Apparently, when Yayoi Kusama was ten years old, she announced to her rather well-to-do, conservative family, that she would be a great artist. Three quarters of a century later, long after fulfilling her prediction, she still works at her art, obsessively.
During one of those non-specific conversations adults have with children - you know, those that shift between school updates, the funny thing that happened at the shops, and piecemeal advice in relation to a task in hand, that evaporates quickly under the hot concentration of a young mind – I was describing some of Kusama’s work that I seen in a recent documentary. At the time, SW’s response was little more than a half-hearted, “Hmm.”
Today, she turned up on a visit – SW, not Kusama – gripping a sheet of paper, and obviously keen for me to see what might be the first in a sequence of efforts. Without having seen any of Kusama’s paintings, she had produced something purely from my almost unacknowledged descriptions. I think what impresses me most is the confidence SW shares with many children of her age. She has, not necessarily the clearest vision of the finished article in mind, but she works steadily towards a conclusion, having formed an unshakable belief in those component parts that emerge from her imagination.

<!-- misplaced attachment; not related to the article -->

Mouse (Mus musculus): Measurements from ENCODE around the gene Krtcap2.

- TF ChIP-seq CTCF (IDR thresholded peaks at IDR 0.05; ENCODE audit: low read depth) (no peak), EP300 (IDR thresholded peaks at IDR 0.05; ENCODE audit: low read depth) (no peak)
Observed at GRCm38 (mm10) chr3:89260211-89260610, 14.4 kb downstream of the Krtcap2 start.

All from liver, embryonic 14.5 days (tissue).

Artwork by SW
There is definitely something in the hearts and minds of children that allows them to express visually, an idea or arrangement of the world they inhabit, without fear of criticism or failure. And anyone who has tried to point out the errors associated with an upside-down tree that has blue foliage, will know exactly what I mean. As for polka dots, don’t even go there. Leave it to people who know how polka dots should be applied. People like Kusama, and any child artist, whether they recognise that they have a calling or not.
Click to see Heart of Flowers, by Yayoi Kusama